Practice Technique 25 : Crossing Hands (as in the Goldberg Variations)
April 5, 2017
This particular procedure is based on not treating the crossing of the hands as a special case amid the more usual case when the hands are not crossed.
Regardless of the distribution of the hands, I raise my arms up high, then let them sort of dangle* back down to the keyboard, at which point I play just the current note.
The next thing is to take the arms back up into the air. Let them dangle back downwards (without aiming at any particular part of the keyboard) and sound the next note.
This procedure is repeated on every note.
By this process, I am eliminating all memory in the body (including in the hands and in the fingers) of where the hands and fingers were a note earlier, including what notes were played and with what fingers.
When I come to a section of the piece where the hands are to cross, there should be no internally sensed difference in the procedure. I start, when above the keyboard, with the hands uncrossed. I “dangle” downwards as before, until I reach the keyboard, and in passing notice that the hands have exchanged sides with each other, although it seems as just as natural result of starting high up and flowing down with the arms.
This procedure is an example of a more general principal that, the taller a triangle, the smaller the subtended angle at the upper vertex. The arm has gone up one very long, nearly vertical, side of an isosceles triangle, stops at the vertex, and starts back down the other nearly vertical side – with barely any change of direction (because the vertex angle gets smaller the triangle gets taller.
Every note of the piece (or variation) is played with a hand position that feels original and unused before.
Of course I can only practice this procedure in a very slow tempo, because of the time it takes to raise the arms up and let them down again. But what I gain from that higher position of the arms, is the feeling in my body that every place I need to go to next always seems to lie exactly vertical down from where I am. And a little suggestive imagination it is a feeling I can retain even when the arms are lower to the keyboard.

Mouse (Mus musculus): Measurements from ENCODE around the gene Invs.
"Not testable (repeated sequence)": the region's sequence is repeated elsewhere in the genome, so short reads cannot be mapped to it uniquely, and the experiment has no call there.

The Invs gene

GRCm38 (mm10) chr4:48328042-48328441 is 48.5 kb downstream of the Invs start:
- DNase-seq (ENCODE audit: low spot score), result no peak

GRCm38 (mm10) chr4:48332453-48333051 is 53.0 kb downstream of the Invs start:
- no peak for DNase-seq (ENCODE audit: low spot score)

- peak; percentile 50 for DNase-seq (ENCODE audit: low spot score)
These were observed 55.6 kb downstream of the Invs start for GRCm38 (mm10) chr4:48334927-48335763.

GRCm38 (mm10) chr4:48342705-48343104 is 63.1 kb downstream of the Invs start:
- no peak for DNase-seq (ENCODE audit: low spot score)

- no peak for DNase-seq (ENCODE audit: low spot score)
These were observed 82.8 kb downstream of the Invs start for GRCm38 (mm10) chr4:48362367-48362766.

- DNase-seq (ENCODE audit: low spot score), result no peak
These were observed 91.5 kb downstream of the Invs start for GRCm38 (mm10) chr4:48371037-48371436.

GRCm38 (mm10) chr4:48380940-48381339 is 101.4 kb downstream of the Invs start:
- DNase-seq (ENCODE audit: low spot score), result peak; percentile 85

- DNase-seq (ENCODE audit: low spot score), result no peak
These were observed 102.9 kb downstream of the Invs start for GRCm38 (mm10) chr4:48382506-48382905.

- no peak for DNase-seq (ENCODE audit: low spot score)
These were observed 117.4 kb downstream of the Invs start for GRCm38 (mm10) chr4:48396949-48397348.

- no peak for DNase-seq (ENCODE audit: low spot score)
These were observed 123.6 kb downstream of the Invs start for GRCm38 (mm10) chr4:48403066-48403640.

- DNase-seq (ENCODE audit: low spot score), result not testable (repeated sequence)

By coming from such a height, I also minimize the interference of the hands with the other when the hands do need to cross on the keyboard. Whatever interference is left, it is that it occurs only during the last fraction of a second before sounding the notes.
* Why have I been using the word ‘dangle’? It feels right seomhow. Maybe because, while the arms are getting lowered, the feeling the entire way down to the keyboard, is that the fingers are dangling from the hand, and the forearms are dangling from the elbows. that seems to be an important part of this. This seems to open up the possibility that things will remain in a purposefully uncertain state until the moment I sound the note, where I can benefit of the hands’ natural ability to shape themselves around an object.